TORONTO: Canadian consumers plan to cut back their spending across many product categories this year, just as they did in 2014, as their outlook for the economy remains gloomy, a new report has warned.

Based on a poll of 1,500 Canadians conducted by the Gandalf Group, the 2015 Bensimon Byrne Consumerology Report found nearly nine-in-ten (85%) believe the cost of living is outstripping their income.

And for the first time since November 2009, more Canadians believe the country's economy is in decline (55%) than believe it is growing (45%).

A majority in every region, except Alberta and the Prairies, believe Canada is heading in the wrong economic direction and citizens in Quebec are the most negative about the economy, both nationally and for their own province.

These concerns have prompted Canadians to try to pay down their debts as quickly as possible, the report said, and consumers are making "a conscious effort" to minimise spending and maximise savings.

Advertising agency Bensimon Byrne says it aims to establish how "macro" issues can affect trends at the "micro" level and its latest Consumer Spending Index, now in its third year, provides unsettling news for marketers in Canada.

A headline score of 100 or more indicates that consumers plan to spend more in the coming year, yet this year's Index score is 90.6. This means consumers plan to cut their spending for the third year in a row.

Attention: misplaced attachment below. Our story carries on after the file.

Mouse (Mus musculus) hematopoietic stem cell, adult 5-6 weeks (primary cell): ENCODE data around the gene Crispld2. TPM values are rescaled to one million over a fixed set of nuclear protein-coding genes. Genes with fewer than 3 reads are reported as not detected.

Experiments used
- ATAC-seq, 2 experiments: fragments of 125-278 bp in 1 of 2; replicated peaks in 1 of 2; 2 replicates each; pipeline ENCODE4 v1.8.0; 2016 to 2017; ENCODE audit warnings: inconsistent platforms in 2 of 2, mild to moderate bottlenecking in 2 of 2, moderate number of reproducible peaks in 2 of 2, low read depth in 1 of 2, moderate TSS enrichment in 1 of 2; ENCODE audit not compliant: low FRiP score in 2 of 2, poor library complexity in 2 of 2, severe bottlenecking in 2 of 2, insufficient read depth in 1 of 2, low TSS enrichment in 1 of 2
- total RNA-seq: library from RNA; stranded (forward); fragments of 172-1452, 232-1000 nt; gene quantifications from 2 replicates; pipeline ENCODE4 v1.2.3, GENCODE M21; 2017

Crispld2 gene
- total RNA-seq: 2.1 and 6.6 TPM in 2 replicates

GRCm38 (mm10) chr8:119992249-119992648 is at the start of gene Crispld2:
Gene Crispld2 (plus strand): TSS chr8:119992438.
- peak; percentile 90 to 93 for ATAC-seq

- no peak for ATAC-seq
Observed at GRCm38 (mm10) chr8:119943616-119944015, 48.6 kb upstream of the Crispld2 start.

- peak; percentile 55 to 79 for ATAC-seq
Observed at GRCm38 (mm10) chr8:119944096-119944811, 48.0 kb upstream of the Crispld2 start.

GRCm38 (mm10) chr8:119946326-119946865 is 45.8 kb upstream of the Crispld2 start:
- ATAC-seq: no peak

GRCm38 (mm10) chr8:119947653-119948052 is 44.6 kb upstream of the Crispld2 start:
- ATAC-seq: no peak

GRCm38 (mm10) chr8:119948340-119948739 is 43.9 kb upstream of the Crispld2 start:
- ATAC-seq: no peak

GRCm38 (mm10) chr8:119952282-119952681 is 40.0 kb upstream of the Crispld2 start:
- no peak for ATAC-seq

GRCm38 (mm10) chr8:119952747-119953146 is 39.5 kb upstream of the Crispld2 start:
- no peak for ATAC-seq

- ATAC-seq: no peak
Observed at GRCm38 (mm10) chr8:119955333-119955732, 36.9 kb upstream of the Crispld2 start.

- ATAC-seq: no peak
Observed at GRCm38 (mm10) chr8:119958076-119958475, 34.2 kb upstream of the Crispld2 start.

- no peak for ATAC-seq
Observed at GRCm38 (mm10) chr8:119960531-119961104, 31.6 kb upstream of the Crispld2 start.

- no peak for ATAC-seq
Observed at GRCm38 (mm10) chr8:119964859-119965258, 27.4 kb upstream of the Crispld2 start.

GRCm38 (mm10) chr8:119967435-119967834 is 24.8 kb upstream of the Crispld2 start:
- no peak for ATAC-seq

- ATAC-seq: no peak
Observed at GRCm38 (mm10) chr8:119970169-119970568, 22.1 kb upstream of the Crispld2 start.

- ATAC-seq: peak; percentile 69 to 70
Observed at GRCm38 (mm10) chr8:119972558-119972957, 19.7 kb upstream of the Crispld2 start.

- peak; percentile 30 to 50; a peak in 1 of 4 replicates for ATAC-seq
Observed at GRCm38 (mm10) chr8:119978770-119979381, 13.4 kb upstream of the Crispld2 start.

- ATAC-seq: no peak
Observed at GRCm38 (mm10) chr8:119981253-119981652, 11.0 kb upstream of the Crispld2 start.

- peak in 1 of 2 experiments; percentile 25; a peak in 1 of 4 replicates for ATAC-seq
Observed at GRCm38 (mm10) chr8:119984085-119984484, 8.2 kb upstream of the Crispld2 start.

The Index also contains two sub-indices, each with a baseline score of 50, which track discretionary spending and essential spending, the latter covering taxes, internet, groceries, petrol, auto maintenance, electricity and children's clothing.

This year's essential spending score is 49, just below the baseline, but the discretionary spending score is only 41.6, leading the report to warn that "Canadians plan on decreasing their discretionary spending significantly" despite low interest rates and record-low oil prices.

"They cannot be counted on to consume above their means and fuel economic recovery until take-home wages go up," the report concluded.

Data sourced from Bensimon Byrne; additional content by Warc staff